Social Security Disability
Have you been denied Social Security Disability benefits?
Do you have
a current application decision that needs to be appealed? There is a very short window of time to
appeal a denial of benefits.
A medical condition(s), physical or mental that will affect your ability to work for longer than a 12 month period may qualify you for disability benefits. Sometimes it is a condition that comes on suddenly, like an accident at work, or home. Sometimes it is a condition that you have been dealing with for years, but now comes with complications or other serious illnesses.
The Social Security Administration does not provide benefits for a short-term disability, nor for partial disability. The office of Michael A. O’Hara, PLLC understands the serious nature of what it means to be disabled for an extended period of time. We understand there are financial concerns while you are unable to work. You can call the office to schedule a free initial consultation.
Initial Application Filing Date
One of the most important dates when filing for benefits is the initial application date. If the Social Security Administration awards benefits, this will determine when the benefits begin. For example, if you were to apply for benefits in February of this year, the SSA could look back to the original date (February) of the application to be able to award benefits, even if you are awarded benefits after appealing next year.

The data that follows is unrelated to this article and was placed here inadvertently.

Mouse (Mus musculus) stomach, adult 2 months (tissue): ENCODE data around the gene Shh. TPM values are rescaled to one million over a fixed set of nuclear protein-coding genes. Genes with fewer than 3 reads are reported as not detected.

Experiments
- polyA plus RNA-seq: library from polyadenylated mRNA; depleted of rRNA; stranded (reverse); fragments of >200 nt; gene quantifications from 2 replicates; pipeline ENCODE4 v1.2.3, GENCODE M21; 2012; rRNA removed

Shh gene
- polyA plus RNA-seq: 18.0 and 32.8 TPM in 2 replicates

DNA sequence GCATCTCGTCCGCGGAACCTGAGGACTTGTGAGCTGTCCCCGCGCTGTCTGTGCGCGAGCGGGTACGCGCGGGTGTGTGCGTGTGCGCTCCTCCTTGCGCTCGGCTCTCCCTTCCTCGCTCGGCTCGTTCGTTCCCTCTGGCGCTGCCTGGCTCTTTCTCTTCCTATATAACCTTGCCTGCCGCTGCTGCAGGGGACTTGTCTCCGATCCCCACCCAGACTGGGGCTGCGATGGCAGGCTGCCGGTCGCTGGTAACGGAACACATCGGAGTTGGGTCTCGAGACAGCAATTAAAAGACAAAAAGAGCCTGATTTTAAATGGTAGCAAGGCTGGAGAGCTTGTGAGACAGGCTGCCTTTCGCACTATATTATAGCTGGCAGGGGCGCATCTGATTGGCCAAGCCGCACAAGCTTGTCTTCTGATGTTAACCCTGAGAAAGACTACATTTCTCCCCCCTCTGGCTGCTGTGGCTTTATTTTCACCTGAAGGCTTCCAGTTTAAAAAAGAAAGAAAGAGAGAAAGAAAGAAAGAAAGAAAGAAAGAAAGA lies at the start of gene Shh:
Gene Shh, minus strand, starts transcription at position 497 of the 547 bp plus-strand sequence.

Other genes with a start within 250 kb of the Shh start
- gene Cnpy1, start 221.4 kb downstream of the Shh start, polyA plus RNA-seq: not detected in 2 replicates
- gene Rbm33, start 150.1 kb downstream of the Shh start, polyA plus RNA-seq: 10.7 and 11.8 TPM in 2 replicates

If you do not file your SSA appeal according to their deadlines, you will then need to start the entire application process over again. Losing an earlier date of disability would affect your back-pay benefits.
Do not lose your application date because of a missed deadline. Contact the office of Michael A. O’Hara, PLLC and schedule your free consultation.
Social Security Review Hearing
After filing for benefits, the Social Security will review your medical records and may require a hearing to help make the determination. A hearing is held in front of an Administrative Law Judge (ALJ). You will be notified prior to the hearing on when and where it will be held. You have the right to have someone with you to represent you at this hearing.
Here is a partial list of the questions that will be reviewed during the initial meeting.
1. 1. Did any of your doctors suggest to you that you might want to apply for disability?
2. 2. What medical, mental conditions are you currently dealing with? And how long have you been dealing with them?
3. 3. When was the last time you were able to work before you became ill? When you were working, did you miss a lot of work to attend doctor appointments or treatment?
4. 4. How does the illness, or the treatment for your condition, affect your daily life?
MICHAEL A. O'HARA, PLLC